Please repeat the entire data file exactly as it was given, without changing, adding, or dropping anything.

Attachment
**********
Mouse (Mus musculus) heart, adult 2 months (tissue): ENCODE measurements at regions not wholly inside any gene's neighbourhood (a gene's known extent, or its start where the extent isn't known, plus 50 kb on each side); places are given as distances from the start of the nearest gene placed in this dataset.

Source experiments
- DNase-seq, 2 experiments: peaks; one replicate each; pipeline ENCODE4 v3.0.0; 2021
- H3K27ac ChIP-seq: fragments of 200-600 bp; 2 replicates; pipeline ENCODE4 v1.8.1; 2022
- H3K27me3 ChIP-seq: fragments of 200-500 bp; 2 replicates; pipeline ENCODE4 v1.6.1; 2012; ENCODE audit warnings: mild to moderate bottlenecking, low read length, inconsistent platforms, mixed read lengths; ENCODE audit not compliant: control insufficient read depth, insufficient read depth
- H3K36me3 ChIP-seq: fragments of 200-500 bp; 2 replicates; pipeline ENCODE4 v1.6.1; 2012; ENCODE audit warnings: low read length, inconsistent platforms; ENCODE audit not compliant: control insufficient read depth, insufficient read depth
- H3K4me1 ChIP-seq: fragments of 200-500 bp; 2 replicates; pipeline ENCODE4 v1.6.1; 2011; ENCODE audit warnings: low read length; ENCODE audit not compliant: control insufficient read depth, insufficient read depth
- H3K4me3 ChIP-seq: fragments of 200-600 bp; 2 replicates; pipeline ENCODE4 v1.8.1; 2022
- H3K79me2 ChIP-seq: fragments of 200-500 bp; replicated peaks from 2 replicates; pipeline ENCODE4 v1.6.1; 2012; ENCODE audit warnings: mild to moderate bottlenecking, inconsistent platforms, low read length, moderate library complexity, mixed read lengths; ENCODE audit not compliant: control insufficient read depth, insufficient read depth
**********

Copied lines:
Mouse (Mus musculus) heart, adult 2 months (tissue): ENCODE measurements at regions not wholly inside any gene's neighbourhood (a gene's known extent, or its start where the extent isn't known, plus 50 kb on each side); places are given as distances from the start of the nearest gene placed in this dataset.

Source experiments
- DNase-seq, 2 experiments: peaks; one replicate each; pipeline ENCODE4 v3.0.0; 2021
- H3K27ac ChIP-seq: fragments of 200-600 bp; 2 replicates; pipeline ENCODE4 v1.8.1; 2022
- H3K27me3 ChIP-seq: fragments of 200-500 bp; 2 replicates; pipeline ENCODE4 v1.6.1; 2012; ENCODE audit warnings: mild to moderate bottlenecking, low read length, inconsistent platforms, mixed read lengths; ENCODE audit not compliant: control insufficient read depth, insufficient read depth
- H3K36me3 ChIP-seq: fragments of 200-500 bp; 2 replicates; pipeline ENCODE4 v1.6.1; 2012; ENCODE audit warnings: low read length, inconsistent platforms; ENCODE audit not compliant: control insufficient read depth, insufficient read depth
- H3K4me1 ChIP-seq: fragments of 200-500 bp; 2 replicates; pipeline ENCODE4 v1.6.1; 2011; ENCODE audit warnings: low read length; ENCODE audit not compliant: control insufficient read depth, insufficient read depth
- H3K4me3 ChIP-seq: fragments of 200-600 bp; 2 replicates; pipeline ENCODE4 v1.8.1; 2022
- H3K79me2 ChIP-seq: fragments of 200-500 bp; replicated peaks from 2 replicates; pipeline ENCODE4 v1.6.1; 2012; ENCODE audit warnings: mild to moderate bottlenecking, inconsistent platforms, low read length, moderate library complexity, mixed read lengths; ENCODE audit not compliant: control insufficient read depth, insufficient read depth